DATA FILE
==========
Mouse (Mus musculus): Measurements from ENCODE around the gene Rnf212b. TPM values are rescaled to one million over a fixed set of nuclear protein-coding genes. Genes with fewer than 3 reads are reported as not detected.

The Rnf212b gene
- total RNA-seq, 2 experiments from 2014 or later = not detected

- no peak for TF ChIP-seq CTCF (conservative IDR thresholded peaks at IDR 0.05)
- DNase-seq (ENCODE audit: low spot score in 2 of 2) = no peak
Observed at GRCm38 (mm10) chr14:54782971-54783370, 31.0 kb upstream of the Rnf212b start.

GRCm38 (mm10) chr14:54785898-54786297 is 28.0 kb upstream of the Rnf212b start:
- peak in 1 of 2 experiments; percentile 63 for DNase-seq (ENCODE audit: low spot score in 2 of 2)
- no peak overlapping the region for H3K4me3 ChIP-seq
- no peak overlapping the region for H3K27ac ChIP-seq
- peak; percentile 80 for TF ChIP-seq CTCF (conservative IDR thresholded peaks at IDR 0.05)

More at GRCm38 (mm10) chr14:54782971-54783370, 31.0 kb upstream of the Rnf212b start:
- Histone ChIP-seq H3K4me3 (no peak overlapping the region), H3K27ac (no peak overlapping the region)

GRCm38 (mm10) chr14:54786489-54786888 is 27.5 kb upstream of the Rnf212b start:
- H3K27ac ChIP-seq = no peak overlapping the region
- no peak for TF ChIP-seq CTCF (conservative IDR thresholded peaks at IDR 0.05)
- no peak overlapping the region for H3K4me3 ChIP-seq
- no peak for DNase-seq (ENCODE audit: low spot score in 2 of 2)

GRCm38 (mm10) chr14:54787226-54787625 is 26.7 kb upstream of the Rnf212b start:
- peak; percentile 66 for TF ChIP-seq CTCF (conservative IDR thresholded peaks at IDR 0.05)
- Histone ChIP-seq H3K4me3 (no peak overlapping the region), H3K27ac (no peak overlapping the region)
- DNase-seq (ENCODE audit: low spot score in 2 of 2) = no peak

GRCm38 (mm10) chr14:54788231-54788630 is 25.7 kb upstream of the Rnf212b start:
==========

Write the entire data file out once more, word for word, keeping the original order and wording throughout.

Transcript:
Mouse (Mus musculus): Measurements from ENCODE around the gene Rnf212b. TPM values are rescaled to one million over a fixed set of nuclear protein-coding genes. Genes with fewer than 3 reads are reported as not detected.

The Rnf212b gene
- total RNA-seq, 2 experiments from 2014 or later = not detected

- no peak for TF ChIP-seq CTCF (conservative IDR thresholded peaks at IDR 0.05)
- DNase-seq (ENCODE audit: low spot score in 2 of 2) = no peak
Observed at GRCm38 (mm10) chr14:54782971-54783370, 31.0 kb upstream of the Rnf212b start.

GRCm38 (mm10) chr14:54785898-54786297 is 28.0 kb upstream of the Rnf212b start:
- peak in 1 of 2 experiments; percentile 63 for DNase-seq (ENCODE audit: low spot score in 2 of 2)
- no peak overlapping the region for H3K4me3 ChIP-seq
- no peak overlapping the region for H3K27ac ChIP-seq
- peak; percentile 80 for TF ChIP-seq CTCF (conservative IDR thresholded peaks at IDR 0.05)

More at GRCm38 (mm10) chr14:54782971-54783370, 31.0 kb upstream of the Rnf212b start:
- Histone ChIP-seq H3K4me3 (no peak overlapping the region), H3K27ac (no peak overlapping the region)

GRCm38 (mm10) chr14:54786489-54786888 is 27.5 kb upstream of the Rnf212b start:
- H3K27ac ChIP-seq = no peak overlapping the region
- no peak for TF ChIP-seq CTCF (conservative IDR thresholded peaks at IDR 0.05)
- no peak overlapping the region for H3K4me3 ChIP-seq
- no peak for DNase-seq (ENCODE audit: low spot score in 2 of 2)

GRCm38 (mm10) chr14:54787226-54787625 is 26.7 kb upstream of the Rnf212b start:
- peak; percentile 66 for TF ChIP-seq CTCF (conservative IDR thresholded peaks at IDR 0.05)
- Histone ChIP-seq H3K4me3 (no peak overlapping the region), H3K27ac (no peak overlapping the region)
- DNase-seq (ENCODE audit: low spot score in 2 of 2) = no peak

GRCm38 (mm10) chr14:54788231-54788630 is 25.7 kb upstream of the Rnf212b start: